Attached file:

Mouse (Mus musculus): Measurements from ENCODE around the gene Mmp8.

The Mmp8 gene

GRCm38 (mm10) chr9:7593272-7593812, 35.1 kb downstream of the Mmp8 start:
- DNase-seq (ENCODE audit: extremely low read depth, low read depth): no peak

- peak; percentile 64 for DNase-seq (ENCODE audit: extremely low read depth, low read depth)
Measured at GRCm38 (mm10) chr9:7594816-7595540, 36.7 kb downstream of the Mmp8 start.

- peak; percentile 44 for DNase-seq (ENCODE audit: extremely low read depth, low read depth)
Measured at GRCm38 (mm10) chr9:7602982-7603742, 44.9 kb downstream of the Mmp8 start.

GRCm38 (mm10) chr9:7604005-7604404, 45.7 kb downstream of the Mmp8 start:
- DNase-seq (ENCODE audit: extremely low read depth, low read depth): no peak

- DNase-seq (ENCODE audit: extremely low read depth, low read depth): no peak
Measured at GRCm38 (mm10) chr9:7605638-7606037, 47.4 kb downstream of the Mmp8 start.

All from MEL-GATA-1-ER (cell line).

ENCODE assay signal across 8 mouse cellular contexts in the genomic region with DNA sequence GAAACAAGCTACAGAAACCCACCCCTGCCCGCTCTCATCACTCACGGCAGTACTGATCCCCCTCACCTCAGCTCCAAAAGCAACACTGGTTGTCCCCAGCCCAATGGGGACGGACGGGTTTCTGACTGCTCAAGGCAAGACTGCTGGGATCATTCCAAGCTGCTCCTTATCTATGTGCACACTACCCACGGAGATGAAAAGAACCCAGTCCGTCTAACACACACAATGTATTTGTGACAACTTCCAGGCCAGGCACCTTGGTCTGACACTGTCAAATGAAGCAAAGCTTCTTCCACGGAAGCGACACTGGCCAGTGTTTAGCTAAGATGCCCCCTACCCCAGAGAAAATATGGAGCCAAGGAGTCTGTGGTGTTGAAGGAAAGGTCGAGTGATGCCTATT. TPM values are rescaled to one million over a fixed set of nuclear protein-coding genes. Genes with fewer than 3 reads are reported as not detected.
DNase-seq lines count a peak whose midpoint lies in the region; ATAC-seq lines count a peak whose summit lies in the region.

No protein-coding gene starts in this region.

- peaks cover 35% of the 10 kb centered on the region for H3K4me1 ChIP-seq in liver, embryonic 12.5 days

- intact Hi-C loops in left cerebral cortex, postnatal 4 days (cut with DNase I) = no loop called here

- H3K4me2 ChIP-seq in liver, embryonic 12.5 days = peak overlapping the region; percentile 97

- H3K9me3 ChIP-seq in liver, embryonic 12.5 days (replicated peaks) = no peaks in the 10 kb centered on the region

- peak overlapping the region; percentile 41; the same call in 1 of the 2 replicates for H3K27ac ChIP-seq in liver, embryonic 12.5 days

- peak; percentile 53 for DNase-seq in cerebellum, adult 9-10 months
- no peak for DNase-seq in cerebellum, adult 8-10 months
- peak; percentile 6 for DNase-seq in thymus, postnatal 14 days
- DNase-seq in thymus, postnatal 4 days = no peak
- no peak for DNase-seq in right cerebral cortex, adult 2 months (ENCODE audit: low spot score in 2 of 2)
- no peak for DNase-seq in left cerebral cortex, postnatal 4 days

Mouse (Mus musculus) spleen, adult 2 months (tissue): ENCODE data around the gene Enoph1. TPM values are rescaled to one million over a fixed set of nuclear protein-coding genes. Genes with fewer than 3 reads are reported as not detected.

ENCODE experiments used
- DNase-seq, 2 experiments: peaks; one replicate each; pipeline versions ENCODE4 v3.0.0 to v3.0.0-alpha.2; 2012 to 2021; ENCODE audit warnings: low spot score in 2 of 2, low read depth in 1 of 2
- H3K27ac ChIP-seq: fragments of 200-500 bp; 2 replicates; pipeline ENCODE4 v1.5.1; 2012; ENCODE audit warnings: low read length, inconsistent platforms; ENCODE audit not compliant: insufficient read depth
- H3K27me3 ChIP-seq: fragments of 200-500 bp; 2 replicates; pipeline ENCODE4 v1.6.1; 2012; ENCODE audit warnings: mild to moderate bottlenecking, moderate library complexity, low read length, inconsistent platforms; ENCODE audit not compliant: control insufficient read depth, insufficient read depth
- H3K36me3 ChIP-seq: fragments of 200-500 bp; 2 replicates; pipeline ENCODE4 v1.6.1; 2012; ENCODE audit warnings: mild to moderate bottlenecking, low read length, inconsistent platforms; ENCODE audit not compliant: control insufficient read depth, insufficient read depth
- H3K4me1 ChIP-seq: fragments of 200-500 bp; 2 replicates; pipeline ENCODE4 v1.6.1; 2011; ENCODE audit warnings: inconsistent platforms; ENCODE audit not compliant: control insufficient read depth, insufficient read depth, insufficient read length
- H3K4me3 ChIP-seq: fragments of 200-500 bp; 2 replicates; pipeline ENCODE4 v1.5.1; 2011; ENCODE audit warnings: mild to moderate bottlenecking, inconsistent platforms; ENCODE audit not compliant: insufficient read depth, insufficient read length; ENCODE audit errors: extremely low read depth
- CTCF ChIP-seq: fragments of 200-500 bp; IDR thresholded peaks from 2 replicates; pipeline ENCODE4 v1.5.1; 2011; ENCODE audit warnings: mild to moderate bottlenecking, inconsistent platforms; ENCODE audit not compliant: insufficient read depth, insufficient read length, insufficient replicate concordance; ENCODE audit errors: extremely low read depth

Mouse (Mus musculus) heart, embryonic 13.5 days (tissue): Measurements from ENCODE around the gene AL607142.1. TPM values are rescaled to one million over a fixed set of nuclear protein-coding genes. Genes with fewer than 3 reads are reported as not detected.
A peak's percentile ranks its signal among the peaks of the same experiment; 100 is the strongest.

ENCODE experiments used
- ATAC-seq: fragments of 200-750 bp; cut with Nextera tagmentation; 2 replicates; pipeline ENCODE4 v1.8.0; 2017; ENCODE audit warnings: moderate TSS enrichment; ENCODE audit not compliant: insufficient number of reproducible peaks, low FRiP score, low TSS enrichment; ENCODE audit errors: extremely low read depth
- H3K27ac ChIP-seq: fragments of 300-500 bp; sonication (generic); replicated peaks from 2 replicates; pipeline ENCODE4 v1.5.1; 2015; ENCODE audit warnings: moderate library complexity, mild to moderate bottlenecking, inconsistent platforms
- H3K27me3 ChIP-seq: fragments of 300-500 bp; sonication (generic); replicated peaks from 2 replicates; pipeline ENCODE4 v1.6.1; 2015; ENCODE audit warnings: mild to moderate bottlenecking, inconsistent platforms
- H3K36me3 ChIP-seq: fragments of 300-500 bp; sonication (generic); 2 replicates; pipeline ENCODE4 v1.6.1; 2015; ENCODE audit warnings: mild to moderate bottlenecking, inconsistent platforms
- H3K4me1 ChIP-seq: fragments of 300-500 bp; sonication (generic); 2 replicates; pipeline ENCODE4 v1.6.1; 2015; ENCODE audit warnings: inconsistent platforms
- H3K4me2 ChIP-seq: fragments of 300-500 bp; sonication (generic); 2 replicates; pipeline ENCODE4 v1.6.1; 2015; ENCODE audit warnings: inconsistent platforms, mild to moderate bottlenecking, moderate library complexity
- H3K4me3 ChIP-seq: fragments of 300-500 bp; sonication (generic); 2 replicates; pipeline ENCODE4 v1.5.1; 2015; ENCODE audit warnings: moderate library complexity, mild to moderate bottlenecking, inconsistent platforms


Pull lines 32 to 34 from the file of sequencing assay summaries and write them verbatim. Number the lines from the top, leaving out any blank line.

- H3K27me3 ChIP-seq: fragments of 200-500 bp; 2 replicates; pipeline ENCODE4 v1.6.1; 2012; ENCODE audit warnings: mild to moderate bottlenecking, moderate library complexity, low read length, inconsistent platforms; ENCODE audit not compliant: control insufficient read depth, insufficient read depth
- H3K36me3 ChIP-seq: fragments of 200-500 bp; 2 replicates; pipeline ENCODE4 v1.6.1; 2012; ENCODE audit warnings: mild to moderate bottlenecking, low read length, inconsistent platforms; ENCODE audit not compliant: control insufficient read depth, insufficient read depth
- H3K4me1 ChIP-seq: fragments of 200-500 bp; 2 replicates; pipeline ENCODE4 v1.6.1; 2011; ENCODE audit warnings: inconsistent platforms; ENCODE audit not compliant: control insufficient read depth, insufficient read depth, insufficient read length